Of her newly adopted city, editor Sarah Vap wrote, “I can’t talk about Olympia without talking about all this landscape, these outlying little towns. I can’t talk about Olympia without talking about these two completely different worlds– very metro and very rural.
Olympia itself is pretty. On a clear day, you can see Mount Rainier. It’s got a port on Puget Sound. It has an artesian well where people gather, like in days of yore, to fill their jugs. It’s pretty liberal, it’s got a lot of students, it has a vibrant farmers market and a great little downtown. Olympia is the home of Evergreen State College, one of the most environmentally and educationally progressive public colleges in the country. It is the home of St. Martin’s University, and of several community colleges. It has a couple good independent bookstores. It has the capitol buildings and on the edges, the big box stores.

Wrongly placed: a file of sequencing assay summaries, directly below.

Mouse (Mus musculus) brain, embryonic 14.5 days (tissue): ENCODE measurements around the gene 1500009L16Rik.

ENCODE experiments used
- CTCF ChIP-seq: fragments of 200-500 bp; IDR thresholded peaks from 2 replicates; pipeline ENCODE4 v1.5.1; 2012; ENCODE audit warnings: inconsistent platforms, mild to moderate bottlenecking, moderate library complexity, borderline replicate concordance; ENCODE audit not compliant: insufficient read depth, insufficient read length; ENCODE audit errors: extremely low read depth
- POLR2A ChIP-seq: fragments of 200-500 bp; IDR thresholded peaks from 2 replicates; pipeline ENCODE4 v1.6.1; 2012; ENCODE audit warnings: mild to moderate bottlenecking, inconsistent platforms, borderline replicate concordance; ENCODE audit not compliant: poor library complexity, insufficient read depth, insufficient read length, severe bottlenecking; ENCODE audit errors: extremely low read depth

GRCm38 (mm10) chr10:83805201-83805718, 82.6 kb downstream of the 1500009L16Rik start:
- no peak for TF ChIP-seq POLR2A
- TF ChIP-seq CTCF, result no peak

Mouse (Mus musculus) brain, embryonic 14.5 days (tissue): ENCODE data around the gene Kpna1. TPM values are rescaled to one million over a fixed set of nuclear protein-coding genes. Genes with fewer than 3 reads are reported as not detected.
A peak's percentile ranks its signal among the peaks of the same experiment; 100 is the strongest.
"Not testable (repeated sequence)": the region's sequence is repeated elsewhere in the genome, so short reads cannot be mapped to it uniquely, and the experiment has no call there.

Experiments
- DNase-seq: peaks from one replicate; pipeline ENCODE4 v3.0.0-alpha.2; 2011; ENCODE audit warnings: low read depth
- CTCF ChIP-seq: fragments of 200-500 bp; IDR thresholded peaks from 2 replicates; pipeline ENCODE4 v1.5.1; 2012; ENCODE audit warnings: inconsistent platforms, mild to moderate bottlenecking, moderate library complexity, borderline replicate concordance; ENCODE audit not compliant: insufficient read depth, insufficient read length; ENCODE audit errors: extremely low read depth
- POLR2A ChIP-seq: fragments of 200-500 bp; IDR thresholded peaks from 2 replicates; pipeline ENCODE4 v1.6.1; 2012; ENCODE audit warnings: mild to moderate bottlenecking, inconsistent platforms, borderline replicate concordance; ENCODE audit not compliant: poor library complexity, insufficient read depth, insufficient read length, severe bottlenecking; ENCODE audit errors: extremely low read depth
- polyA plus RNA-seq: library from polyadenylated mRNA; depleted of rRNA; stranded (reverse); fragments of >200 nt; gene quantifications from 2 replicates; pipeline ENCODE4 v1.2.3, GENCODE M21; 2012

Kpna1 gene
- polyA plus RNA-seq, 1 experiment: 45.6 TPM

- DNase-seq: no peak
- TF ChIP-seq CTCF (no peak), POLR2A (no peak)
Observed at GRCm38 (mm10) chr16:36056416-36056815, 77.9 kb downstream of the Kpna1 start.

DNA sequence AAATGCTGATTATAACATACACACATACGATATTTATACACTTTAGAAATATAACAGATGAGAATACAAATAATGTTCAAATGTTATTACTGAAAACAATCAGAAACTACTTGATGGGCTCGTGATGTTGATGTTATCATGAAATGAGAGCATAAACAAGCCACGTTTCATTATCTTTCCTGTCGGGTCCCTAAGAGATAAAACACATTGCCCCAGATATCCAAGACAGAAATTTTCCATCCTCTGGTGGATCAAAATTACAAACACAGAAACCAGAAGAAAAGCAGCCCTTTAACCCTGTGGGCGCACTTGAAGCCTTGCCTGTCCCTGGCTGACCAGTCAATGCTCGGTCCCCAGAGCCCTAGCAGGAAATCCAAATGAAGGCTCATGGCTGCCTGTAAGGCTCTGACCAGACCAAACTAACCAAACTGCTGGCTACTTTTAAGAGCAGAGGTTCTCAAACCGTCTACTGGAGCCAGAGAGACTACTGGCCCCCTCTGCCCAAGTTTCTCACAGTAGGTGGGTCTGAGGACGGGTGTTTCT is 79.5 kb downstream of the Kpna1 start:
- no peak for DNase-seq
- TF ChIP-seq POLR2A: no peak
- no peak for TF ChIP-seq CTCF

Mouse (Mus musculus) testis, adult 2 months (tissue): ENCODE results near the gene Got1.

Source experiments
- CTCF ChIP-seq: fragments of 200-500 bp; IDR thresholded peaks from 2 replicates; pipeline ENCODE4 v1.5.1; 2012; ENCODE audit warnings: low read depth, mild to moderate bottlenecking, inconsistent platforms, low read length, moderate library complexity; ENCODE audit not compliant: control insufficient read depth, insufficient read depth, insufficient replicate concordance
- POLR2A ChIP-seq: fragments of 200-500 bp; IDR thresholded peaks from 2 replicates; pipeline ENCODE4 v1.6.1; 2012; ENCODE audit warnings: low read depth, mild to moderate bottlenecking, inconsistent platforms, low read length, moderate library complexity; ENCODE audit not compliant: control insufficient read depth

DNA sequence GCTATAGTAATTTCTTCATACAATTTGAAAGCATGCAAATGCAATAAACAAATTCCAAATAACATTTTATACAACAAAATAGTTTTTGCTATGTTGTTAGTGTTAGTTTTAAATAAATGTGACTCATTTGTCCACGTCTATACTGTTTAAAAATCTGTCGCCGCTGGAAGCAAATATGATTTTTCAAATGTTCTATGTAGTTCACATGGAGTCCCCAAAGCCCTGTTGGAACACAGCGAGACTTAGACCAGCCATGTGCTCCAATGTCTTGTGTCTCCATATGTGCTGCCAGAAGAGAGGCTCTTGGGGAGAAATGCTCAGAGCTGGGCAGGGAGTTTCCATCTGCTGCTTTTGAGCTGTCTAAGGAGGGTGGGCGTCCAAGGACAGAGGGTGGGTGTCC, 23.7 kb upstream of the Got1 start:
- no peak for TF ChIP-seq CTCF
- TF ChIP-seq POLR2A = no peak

Olympia is in the rainforest. It has the rain.
And it has, undoubtedly, a million other things I haven’t yet discovered.”
Here’s a poem from that edition by Todd Fredson called “We Huddle Against the Wind”:
We Huddle Against the Wind
My mother holds up a canopy, a leaded sheet,
to deflect that sunlight
leaping from threshold to threshold.
The backside of each ripple bulges
monastic white cell,
its corners bending at the limit
of candlelight. For a second, I am sympathetic—
lust is a sequence of parentheses
with no words between them. Because with white
Greedy bloom, kept humble by self-cruelty.
The gray moves us in
and the salmon flash against it like barrels of mica.